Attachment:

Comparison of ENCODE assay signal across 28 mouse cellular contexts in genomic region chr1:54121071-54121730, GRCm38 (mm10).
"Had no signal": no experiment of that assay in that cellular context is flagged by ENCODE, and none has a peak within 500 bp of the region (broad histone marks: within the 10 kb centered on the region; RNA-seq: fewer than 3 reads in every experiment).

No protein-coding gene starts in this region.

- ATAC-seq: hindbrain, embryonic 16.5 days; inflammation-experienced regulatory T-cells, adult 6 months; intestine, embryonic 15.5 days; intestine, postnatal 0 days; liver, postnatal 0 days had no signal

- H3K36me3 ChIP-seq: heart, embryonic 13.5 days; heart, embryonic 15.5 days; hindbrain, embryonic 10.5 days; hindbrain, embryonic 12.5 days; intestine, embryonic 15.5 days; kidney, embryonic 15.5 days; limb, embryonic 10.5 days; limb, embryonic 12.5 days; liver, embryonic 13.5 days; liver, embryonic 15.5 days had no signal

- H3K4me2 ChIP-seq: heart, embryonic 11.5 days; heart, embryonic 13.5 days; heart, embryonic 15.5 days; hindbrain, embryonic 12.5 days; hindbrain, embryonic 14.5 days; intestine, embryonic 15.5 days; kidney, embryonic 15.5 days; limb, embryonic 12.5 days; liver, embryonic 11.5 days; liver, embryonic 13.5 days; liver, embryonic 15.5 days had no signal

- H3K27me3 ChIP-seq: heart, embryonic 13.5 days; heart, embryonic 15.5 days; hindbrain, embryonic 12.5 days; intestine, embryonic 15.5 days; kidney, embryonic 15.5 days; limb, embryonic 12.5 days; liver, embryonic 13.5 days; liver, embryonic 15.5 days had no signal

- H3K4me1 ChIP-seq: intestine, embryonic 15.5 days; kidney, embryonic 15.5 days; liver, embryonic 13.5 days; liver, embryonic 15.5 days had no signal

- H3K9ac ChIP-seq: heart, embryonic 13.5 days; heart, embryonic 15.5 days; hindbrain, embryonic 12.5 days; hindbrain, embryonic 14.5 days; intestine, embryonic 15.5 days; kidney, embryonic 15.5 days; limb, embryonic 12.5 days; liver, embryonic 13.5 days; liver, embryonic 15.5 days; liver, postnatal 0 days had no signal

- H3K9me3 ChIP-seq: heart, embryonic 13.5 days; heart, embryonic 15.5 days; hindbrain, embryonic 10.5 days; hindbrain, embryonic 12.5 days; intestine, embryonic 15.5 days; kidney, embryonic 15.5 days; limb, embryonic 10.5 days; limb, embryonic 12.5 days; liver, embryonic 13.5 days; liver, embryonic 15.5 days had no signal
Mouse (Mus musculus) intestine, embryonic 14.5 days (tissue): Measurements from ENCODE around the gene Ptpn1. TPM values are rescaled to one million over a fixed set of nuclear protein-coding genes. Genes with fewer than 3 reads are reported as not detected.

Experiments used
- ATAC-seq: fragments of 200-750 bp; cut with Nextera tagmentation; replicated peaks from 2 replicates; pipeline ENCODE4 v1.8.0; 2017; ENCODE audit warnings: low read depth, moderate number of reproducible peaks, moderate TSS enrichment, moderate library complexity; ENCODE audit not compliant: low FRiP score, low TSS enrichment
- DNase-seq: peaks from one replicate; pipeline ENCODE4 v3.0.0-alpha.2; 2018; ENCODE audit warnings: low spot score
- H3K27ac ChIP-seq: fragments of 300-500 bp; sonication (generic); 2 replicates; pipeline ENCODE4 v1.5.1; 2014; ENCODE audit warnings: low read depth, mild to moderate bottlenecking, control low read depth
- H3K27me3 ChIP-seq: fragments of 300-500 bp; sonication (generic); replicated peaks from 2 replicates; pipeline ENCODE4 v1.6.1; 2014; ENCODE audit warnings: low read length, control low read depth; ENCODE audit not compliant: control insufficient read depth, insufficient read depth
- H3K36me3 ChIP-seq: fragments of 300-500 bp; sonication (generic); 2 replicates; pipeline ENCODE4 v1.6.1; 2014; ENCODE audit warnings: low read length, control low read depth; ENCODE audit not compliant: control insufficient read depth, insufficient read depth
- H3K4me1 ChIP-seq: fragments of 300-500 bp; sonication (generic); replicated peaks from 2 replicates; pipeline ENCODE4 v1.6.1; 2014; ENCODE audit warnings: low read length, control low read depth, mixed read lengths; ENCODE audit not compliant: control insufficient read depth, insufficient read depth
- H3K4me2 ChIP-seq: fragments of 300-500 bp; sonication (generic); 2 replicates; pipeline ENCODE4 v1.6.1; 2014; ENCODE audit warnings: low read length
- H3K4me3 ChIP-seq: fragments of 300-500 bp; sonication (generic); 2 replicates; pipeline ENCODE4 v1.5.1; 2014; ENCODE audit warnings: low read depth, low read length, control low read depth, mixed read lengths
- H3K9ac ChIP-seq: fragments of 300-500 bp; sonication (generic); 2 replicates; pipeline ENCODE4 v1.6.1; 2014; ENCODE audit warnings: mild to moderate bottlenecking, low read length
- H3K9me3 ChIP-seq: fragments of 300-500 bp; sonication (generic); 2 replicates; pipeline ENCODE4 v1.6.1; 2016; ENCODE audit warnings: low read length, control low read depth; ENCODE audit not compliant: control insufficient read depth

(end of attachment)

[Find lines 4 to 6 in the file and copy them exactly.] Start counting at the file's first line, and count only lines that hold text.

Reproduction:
- ATAC-seq: hindbrain, embryonic 16.5 days; inflammation-experienced regulatory T-cells, adult 6 months; intestine, embryonic 15.5 days; intestine, postnatal 0 days; liver, postnatal 0 days had no signal

- H3K36me3 ChIP-seq: heart, embryonic 13.5 days; heart, embryonic 15.5 days; hindbrain, embryonic 10.5 days; hindbrain, embryonic 12.5 days; intestine, embryonic 15.5 days; kidney, embryonic 15.5 days; limb, embryonic 10.5 days; limb, embryonic 12.5 days; liver, embryonic 13.5 days; liver, embryonic 15.5 days had no signal

- H3K4me2 ChIP-seq: heart, embryonic 11.5 days; heart, embryonic 13.5 days; heart, embryonic 15.5 days; hindbrain, embryonic 12.5 days; hindbrain, embryonic 14.5 days; intestine, embryonic 15.5 days; kidney, embryonic 15.5 days; limb, embryonic 12.5 days; liver, embryonic 11.5 days; liver, embryonic 13.5 days; liver, embryonic 15.5 days had no signal